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UCR in the News

Study shows how childhood diet, exercise affect adulthood anxiety

Atlanta Journal Constitution |
A recent study by physiologists Marcell Cadney and Theodore Garland showed that a good diet and ample exercise in childhood leads to less anxiety in adulthood.
UCR in the News

Only 30% of L.A. County men got COVID-19 vaccine, compared to 44% of women. Why the disparity?

The Los Angeles Times |
Medical sociologist Richard Carpiano explains that a lot of men are also socialized to not ask for help, and that manifests itself in healthcare-seeking behaviors.
UCR in the News

Scientists delve into clotting issues associated with J&J vaccine as pause disrupts local distributions

The Mercury News |
David Lo, distinguished professor of biomedical sciences and Director of the Center for Health Disparities Research, worries the issues surrounding the Johnson & Johnson vaccine may make people more hesitant about getting vaccinated, even if the blood clotting is not a direct result of getting the shot. 
UCR in the News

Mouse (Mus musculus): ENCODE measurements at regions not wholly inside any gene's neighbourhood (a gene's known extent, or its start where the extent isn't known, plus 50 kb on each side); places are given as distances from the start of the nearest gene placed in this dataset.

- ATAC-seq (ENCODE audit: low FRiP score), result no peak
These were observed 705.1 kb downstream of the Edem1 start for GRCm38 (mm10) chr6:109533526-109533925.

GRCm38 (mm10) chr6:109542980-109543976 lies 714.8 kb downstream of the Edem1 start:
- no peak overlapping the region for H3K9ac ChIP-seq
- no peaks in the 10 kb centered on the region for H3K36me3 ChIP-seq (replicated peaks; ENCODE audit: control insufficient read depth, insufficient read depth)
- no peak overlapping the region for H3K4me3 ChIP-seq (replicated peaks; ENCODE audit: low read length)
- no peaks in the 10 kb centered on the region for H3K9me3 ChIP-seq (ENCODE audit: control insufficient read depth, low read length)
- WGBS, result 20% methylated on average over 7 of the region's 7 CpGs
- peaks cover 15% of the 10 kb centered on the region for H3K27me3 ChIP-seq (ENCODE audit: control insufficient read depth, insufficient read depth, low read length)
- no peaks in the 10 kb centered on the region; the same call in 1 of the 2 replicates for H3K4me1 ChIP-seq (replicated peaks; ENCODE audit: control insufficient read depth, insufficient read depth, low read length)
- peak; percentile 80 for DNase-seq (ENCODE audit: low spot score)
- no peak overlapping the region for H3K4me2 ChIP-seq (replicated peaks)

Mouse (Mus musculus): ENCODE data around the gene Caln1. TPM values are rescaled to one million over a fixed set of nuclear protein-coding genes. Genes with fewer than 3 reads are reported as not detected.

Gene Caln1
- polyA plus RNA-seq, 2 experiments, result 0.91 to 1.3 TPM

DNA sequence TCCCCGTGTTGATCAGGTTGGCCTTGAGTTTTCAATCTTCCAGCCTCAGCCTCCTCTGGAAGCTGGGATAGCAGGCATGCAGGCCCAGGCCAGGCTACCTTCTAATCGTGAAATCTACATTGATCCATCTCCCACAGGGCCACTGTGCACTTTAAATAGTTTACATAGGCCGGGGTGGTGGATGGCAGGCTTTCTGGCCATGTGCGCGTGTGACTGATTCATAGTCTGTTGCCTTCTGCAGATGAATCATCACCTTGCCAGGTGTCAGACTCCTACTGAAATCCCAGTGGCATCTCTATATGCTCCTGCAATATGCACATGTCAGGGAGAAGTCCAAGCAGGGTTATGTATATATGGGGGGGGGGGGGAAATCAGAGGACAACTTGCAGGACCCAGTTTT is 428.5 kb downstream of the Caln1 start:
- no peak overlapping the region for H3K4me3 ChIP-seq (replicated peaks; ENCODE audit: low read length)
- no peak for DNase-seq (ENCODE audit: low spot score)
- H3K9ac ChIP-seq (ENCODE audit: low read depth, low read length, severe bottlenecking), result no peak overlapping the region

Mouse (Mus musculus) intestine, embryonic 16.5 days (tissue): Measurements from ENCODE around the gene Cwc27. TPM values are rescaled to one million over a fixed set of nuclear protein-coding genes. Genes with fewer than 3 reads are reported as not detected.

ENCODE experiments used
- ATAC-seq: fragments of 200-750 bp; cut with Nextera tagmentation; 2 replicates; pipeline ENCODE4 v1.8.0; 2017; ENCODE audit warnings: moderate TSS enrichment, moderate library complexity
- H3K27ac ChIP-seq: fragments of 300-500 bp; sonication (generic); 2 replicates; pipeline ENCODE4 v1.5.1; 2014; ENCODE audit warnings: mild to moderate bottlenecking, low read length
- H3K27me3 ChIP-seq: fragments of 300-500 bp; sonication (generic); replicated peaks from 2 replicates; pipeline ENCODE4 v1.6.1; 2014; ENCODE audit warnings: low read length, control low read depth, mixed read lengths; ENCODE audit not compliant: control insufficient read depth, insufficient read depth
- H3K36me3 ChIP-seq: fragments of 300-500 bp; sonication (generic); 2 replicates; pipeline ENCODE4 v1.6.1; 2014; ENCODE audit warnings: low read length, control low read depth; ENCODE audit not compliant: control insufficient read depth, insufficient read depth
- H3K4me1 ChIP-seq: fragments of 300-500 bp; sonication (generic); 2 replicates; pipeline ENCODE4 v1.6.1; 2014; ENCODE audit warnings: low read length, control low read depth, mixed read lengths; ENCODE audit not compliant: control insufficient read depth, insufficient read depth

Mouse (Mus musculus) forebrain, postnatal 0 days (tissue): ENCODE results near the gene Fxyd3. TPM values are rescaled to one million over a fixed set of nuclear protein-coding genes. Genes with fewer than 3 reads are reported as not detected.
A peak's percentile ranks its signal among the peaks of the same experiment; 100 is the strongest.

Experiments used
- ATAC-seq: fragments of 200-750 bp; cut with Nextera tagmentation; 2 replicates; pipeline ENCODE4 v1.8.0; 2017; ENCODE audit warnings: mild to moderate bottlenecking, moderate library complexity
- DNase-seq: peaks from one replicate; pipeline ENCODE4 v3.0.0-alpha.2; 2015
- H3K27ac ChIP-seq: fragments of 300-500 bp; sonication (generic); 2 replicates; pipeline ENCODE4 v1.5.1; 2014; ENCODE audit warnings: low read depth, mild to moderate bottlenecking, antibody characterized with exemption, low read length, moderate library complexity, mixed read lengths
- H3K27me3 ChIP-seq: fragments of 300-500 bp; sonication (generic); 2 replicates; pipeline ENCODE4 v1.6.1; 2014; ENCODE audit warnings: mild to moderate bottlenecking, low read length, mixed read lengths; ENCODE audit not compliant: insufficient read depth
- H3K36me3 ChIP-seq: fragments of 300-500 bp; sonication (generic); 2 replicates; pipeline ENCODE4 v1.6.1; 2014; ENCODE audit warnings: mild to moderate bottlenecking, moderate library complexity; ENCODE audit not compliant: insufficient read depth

New Research Says Regular Exercise, Healthy Diet in Childhood Can Increase Brain Mass

CNN NEWS18 |
If you exercised regularly and stuck to a healthy diet in childhood, it is possible that you have bigger brains and lower levels of anxiety now, according to new research from UCR physiologists Theodore Garland and Marcell Cadney.
UCR in the News

Diet and exercise when young affects brain size and anxiety when older

New Atlas |
Physiologists Marcell Cadney and Theodore Garland find early life habits affect mice into adulthood, and believe the same holds true for humans.
UCR in the News

Salton Sea Dust, Air Quality to Get Closer Look in California

Bloomberg Law |
South Coast air regulators are working with the UCR School of Medicine to study fugitive dust emissions in the Salton Sea area.
UCR in the News

Study: New treatments fueled drop in deaths in hospitalized COVID-19 patients

United Press International |
Brandon Brown, associate professor of social medicine population and public health, said although the U.S. was unprepared for COVID-19 initially, medical professionals learned ways to treat patients with severe symptoms, which likely helped decrease deaths.
UCR in the News

As Asian Americans Seek Safety From A Rise In Attacks, Some Look To Guns

Wisconsin Public Radio |
Edward Chang, professor of ethnic studies, says a U.S. House Judiciary Subcommittee hearing on rising hate crimes against Asian Americans is a positive step toward a more inclusive conversation about race.